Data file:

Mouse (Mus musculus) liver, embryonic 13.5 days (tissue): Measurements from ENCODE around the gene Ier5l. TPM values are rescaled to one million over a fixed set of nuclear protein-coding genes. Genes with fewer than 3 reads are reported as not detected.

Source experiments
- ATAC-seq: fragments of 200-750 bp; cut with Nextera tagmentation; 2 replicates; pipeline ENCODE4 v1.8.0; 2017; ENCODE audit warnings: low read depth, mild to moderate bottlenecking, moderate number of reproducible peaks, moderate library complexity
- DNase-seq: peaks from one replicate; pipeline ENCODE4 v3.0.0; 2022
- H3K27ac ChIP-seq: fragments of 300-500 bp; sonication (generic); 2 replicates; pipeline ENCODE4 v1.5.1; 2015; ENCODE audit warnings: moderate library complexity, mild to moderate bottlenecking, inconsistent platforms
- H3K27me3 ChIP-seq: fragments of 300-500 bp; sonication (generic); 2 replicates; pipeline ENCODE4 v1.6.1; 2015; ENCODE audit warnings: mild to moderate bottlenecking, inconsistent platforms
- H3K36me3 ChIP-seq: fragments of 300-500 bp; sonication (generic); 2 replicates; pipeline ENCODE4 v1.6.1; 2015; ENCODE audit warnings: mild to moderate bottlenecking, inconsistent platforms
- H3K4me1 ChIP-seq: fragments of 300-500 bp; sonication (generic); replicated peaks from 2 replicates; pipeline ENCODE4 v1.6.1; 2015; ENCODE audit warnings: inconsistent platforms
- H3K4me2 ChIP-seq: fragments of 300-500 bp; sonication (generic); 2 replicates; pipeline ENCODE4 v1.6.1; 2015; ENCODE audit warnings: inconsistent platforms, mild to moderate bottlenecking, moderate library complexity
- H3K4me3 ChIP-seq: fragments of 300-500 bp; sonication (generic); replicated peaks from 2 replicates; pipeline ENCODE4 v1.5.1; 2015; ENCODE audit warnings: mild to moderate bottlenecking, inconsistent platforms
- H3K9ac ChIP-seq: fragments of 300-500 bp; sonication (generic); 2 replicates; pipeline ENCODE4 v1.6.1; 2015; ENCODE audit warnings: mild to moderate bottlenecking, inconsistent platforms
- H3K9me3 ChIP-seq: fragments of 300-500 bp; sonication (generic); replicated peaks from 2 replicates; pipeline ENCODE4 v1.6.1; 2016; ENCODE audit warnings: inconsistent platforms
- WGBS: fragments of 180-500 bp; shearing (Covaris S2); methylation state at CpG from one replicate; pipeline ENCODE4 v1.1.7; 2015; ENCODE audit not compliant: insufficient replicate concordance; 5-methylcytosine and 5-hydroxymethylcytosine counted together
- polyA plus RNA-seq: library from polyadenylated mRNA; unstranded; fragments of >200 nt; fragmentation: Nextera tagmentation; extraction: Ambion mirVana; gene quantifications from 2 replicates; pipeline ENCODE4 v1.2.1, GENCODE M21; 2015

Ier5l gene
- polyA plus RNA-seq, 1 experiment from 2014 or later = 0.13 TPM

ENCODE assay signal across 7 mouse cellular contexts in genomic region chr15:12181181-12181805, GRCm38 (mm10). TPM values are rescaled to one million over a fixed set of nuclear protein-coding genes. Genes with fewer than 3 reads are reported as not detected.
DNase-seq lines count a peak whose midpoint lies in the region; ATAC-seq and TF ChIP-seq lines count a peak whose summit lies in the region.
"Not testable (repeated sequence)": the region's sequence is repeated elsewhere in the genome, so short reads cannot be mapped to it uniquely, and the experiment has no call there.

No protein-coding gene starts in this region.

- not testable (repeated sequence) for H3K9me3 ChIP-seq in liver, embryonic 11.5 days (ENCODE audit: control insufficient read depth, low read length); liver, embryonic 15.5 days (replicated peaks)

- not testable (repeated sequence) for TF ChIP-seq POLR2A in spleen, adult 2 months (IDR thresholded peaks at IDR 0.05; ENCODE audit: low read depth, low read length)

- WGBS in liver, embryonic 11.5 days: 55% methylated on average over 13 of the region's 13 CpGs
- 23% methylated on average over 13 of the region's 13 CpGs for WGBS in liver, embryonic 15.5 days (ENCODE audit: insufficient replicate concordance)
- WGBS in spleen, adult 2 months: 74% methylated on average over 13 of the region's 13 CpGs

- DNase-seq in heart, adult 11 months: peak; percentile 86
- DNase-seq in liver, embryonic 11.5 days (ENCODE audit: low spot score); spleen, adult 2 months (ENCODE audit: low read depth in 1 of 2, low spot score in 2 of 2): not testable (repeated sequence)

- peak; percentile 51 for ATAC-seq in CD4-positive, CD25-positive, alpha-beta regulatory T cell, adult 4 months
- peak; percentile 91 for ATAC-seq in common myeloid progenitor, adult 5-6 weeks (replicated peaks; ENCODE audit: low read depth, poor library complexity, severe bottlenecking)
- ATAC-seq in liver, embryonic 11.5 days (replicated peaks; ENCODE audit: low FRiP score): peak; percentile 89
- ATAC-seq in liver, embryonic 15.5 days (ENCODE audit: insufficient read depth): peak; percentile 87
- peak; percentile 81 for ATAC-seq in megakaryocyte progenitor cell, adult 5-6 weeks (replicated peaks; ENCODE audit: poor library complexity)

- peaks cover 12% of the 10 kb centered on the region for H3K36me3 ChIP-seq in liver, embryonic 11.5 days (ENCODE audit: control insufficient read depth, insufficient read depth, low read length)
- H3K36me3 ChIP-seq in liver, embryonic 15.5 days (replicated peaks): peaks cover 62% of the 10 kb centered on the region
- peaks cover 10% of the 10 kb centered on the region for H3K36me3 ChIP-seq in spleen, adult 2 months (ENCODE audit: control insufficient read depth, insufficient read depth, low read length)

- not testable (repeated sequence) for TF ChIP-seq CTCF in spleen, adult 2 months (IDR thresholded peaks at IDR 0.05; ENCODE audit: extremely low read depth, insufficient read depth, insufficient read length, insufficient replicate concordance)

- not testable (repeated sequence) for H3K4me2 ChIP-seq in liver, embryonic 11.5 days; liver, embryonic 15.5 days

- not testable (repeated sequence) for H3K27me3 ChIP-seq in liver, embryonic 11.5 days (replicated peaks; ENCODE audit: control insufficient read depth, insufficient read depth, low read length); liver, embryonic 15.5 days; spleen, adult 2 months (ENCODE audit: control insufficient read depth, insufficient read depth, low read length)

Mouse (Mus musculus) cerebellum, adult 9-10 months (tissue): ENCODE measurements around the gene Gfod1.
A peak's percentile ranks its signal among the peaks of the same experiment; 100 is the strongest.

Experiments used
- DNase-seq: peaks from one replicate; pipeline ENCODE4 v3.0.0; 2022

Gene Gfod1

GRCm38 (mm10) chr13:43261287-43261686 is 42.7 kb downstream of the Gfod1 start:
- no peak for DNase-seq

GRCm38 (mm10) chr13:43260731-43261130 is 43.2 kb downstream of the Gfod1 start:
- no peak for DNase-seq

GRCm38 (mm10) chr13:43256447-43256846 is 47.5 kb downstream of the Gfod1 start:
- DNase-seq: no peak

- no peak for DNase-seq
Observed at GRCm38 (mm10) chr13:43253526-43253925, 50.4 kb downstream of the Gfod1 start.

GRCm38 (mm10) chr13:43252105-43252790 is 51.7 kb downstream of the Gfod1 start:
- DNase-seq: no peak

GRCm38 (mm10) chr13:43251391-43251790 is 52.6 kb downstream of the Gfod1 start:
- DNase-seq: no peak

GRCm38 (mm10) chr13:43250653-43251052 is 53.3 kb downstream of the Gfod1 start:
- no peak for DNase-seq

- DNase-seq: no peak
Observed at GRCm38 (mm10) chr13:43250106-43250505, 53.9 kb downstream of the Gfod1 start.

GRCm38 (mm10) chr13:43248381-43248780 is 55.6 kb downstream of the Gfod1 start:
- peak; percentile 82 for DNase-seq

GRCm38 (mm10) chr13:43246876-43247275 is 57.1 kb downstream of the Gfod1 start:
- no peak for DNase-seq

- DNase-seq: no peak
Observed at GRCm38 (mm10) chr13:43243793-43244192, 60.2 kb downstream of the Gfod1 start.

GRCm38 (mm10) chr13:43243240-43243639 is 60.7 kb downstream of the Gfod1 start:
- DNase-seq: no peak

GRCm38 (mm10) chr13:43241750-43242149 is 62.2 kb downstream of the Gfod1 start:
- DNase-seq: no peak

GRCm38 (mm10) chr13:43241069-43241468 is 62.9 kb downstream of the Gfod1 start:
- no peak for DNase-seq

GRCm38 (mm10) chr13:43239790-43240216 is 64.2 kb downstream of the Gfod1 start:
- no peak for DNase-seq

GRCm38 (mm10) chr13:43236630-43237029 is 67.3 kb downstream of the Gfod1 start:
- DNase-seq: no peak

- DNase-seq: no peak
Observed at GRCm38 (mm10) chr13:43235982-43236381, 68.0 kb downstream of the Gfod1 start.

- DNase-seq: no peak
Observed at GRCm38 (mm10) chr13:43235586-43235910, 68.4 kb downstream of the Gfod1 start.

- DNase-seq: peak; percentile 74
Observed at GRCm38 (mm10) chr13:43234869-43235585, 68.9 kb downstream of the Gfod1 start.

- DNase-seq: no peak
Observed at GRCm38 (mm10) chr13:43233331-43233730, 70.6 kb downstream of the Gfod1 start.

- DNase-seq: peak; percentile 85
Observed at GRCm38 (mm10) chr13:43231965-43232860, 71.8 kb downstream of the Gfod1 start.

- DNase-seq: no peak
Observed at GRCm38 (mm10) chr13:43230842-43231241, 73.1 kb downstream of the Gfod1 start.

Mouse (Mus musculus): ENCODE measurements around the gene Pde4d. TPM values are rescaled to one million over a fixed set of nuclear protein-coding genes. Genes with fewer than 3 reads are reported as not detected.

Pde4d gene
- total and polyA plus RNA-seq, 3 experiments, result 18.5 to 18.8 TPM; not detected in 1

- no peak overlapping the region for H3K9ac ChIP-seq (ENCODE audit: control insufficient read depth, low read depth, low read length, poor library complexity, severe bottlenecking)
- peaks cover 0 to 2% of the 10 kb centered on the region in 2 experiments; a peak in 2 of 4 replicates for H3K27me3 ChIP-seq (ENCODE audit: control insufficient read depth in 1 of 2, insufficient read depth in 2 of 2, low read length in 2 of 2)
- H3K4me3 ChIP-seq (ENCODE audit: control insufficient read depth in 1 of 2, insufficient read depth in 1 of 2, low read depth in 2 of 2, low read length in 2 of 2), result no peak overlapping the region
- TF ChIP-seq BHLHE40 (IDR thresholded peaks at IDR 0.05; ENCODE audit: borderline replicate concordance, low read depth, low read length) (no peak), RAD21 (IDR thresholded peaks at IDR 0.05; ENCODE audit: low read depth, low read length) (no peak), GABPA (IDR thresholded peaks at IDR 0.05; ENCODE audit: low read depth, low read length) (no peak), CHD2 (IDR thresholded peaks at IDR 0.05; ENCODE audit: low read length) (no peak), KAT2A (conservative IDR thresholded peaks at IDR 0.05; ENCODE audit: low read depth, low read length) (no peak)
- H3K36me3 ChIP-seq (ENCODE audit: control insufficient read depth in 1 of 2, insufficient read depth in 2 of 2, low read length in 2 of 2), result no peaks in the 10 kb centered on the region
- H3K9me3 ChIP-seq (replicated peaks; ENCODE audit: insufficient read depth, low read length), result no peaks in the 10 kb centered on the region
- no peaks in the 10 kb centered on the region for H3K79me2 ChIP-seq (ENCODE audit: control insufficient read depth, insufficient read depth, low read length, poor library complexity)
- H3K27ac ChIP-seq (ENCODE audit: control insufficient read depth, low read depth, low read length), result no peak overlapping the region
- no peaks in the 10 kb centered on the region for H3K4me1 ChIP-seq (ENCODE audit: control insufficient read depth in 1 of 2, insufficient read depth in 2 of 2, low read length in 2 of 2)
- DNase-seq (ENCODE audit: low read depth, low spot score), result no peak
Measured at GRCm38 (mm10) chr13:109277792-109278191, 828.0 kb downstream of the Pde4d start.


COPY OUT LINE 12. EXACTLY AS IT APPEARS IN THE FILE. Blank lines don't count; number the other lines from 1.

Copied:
- H3K9me3 ChIP-seq: fragments of 300-500 bp; sonication (generic); replicated peaks from 2 replicates; pipeline ENCODE4 v1.6.1; 2016; ENCODE audit warnings: inconsistent platforms